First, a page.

It was just a bunch of people digging for rocks in Hamburg on a Saturday in May, but that one day at the Penn Dixie fossil site generated an economic impact of about $32,000.
That’s according to a survey of 73 of the 165 participants at the annual “Dig with the Experts” undertaken by Penn Dixie Paleontological & Outdoor Education Center.
Fossil hunters from a dozen states came to the event, which allows paleontologists, both amateur and professional, to examine freshly excavated rocks from several feet below Penn Dixie’s surface. An excavator scraped off the overburden and brought large rocks to the surface, which were broken up, waiting for the hammers and chisels.
“When I started the job, I came across a lot of anecdotal information on the number of visitors from the state and country,” said Phil Stokes, executive director of the Hamburg Natural History Society, which operates the fossil park. “As a scientist, I wanted some hard data.”
Stokes, who has a background in analytics and social and behavioral science, decided to conduct a survey of those who attended the dig, which was supervised by paleontologists from Ohio.
“We wanted to showcase our value to the community and our impact as a tourist attraction,” Stokes said.
More than half of those surveyed said it was their first or second time visiting the former quarry in Hamburg, while 27 percent said they had been there five or more times. About 40 percent came from outside Western New York.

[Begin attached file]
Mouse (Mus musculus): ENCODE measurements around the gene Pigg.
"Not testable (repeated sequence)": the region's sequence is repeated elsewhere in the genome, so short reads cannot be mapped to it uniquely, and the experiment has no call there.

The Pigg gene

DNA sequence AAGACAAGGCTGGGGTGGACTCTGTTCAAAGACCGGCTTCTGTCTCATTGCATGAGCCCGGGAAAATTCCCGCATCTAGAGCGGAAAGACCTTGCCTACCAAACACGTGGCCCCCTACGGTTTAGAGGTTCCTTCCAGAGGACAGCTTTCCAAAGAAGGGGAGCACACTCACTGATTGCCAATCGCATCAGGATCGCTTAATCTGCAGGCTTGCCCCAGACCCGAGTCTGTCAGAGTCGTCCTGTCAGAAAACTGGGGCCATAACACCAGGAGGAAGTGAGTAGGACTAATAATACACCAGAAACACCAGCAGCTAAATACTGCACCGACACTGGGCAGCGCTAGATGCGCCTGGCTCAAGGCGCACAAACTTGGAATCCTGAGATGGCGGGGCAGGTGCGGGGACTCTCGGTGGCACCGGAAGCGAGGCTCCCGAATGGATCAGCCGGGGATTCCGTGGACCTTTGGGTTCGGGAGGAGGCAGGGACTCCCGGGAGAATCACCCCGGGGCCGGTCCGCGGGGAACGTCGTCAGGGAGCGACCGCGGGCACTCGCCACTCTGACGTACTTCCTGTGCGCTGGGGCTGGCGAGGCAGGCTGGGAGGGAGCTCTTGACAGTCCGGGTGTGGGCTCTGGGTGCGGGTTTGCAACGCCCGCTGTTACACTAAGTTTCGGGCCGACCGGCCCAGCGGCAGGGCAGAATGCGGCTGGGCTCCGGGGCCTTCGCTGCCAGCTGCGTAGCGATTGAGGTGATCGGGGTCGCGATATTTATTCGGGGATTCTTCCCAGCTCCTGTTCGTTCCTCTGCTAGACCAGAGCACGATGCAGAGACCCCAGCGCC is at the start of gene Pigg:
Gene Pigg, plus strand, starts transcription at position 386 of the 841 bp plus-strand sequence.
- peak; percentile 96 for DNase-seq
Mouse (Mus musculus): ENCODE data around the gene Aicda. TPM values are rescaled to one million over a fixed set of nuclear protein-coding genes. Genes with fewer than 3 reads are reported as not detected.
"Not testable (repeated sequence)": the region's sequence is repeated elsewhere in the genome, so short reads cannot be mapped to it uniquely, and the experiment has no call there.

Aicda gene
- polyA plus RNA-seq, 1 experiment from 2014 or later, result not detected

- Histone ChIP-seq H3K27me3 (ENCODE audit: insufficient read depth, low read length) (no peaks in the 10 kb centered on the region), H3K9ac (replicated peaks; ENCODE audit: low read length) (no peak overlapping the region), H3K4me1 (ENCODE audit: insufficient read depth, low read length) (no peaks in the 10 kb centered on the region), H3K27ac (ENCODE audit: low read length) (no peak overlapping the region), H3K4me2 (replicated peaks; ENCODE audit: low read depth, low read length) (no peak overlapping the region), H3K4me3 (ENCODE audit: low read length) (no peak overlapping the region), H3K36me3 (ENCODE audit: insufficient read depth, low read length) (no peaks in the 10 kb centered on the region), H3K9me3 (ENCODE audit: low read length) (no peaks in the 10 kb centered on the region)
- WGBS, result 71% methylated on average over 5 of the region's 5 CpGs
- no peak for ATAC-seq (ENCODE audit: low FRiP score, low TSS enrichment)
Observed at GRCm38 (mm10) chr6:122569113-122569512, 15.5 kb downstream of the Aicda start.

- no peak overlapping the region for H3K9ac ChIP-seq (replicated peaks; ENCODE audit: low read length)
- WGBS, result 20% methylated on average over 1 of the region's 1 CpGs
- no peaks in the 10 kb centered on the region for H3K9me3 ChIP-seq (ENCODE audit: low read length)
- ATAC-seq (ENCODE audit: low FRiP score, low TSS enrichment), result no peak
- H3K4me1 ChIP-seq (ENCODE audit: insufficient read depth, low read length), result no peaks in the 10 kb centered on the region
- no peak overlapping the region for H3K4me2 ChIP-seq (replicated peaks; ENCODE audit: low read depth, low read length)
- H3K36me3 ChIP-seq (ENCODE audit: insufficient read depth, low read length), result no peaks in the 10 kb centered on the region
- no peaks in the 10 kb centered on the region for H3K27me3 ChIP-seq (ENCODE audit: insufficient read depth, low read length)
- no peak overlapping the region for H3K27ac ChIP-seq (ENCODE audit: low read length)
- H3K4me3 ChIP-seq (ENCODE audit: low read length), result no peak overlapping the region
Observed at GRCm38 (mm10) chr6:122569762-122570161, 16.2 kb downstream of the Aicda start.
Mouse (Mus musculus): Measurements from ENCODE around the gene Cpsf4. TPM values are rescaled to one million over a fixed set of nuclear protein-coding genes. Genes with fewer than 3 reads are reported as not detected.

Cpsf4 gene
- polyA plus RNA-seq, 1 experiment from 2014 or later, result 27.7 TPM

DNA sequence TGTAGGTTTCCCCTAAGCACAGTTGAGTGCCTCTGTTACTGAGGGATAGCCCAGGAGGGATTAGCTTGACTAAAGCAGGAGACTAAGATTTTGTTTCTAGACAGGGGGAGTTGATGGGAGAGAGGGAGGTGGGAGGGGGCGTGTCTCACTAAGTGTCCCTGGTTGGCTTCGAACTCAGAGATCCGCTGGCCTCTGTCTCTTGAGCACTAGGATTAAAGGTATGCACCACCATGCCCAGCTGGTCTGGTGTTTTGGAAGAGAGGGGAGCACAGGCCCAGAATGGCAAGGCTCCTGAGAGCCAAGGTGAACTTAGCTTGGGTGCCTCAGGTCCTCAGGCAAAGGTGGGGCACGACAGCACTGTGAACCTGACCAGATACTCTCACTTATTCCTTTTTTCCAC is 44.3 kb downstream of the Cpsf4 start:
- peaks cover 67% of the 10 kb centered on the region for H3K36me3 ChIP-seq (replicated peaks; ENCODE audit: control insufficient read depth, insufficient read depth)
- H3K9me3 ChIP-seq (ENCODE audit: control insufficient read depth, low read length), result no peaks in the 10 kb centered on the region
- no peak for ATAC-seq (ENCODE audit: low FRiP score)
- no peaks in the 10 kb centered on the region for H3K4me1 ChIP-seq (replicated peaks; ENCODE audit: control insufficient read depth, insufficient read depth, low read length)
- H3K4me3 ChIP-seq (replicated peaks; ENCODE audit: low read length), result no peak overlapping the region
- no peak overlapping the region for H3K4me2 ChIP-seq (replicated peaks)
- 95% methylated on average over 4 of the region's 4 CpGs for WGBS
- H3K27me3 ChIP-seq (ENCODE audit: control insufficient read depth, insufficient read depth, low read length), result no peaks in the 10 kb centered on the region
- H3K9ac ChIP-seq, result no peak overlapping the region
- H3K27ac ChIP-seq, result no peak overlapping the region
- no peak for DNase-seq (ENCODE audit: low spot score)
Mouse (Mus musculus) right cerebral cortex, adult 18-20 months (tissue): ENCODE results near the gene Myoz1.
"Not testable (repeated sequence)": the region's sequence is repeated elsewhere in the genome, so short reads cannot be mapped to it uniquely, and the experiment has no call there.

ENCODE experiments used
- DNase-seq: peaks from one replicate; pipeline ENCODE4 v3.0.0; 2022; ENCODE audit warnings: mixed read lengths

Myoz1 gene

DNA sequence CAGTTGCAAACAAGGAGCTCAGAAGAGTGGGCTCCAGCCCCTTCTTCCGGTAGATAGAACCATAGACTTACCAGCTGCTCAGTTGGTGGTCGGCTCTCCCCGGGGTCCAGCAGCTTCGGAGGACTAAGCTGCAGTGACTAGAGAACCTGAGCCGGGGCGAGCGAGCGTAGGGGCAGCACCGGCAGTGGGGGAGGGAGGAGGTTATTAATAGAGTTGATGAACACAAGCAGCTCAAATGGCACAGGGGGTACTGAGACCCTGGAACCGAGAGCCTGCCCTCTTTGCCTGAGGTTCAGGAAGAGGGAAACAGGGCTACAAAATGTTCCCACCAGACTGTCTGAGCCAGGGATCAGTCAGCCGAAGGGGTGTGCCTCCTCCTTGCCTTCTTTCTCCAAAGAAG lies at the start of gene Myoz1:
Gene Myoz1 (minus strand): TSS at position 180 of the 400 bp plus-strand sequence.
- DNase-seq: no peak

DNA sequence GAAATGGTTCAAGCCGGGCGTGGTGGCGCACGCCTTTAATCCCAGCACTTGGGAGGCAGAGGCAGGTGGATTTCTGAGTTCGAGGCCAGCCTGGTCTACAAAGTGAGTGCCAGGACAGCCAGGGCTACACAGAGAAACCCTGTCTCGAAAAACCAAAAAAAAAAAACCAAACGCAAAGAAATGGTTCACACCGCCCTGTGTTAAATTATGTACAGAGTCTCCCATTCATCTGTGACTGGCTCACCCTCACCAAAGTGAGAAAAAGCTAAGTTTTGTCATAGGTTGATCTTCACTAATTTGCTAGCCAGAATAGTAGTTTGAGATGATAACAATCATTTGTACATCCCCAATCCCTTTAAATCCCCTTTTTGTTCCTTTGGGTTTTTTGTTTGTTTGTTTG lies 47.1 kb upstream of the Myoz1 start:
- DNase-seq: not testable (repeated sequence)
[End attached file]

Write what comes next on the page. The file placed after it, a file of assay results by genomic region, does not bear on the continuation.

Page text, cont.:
The average expenditure was $226 per person. Those who were surveyed said they spent $4,267 traveling to Hamburg, $1,235 at the event and $7,291 on accommodations. Visitors stayed in local lodgings, dined at local restaurants and visited area attractions while they were in town, Stokes said.
Aside from the economic impact, a major finding of the survey was that participants wanted to have a bathroom closer to the area that was being dug up. There are portable toilets near the entrance.
“The dig area was maybe 300 or 400 yards from the entrance,” he said, adding that the suggestion will be considered in future digs.
“We knew Penn Dixie had an economic effect on the area, but before this study, we didn’t know how much we contributed. Now, we have a good number and look forward to continuing success,” said David Hanewinckel, director of the Hamburg Natural History Society.
The study was conducted by Hanewinckel, Stokes, and Roger Levine, an independent consultant formerly of the American Institutes for Research.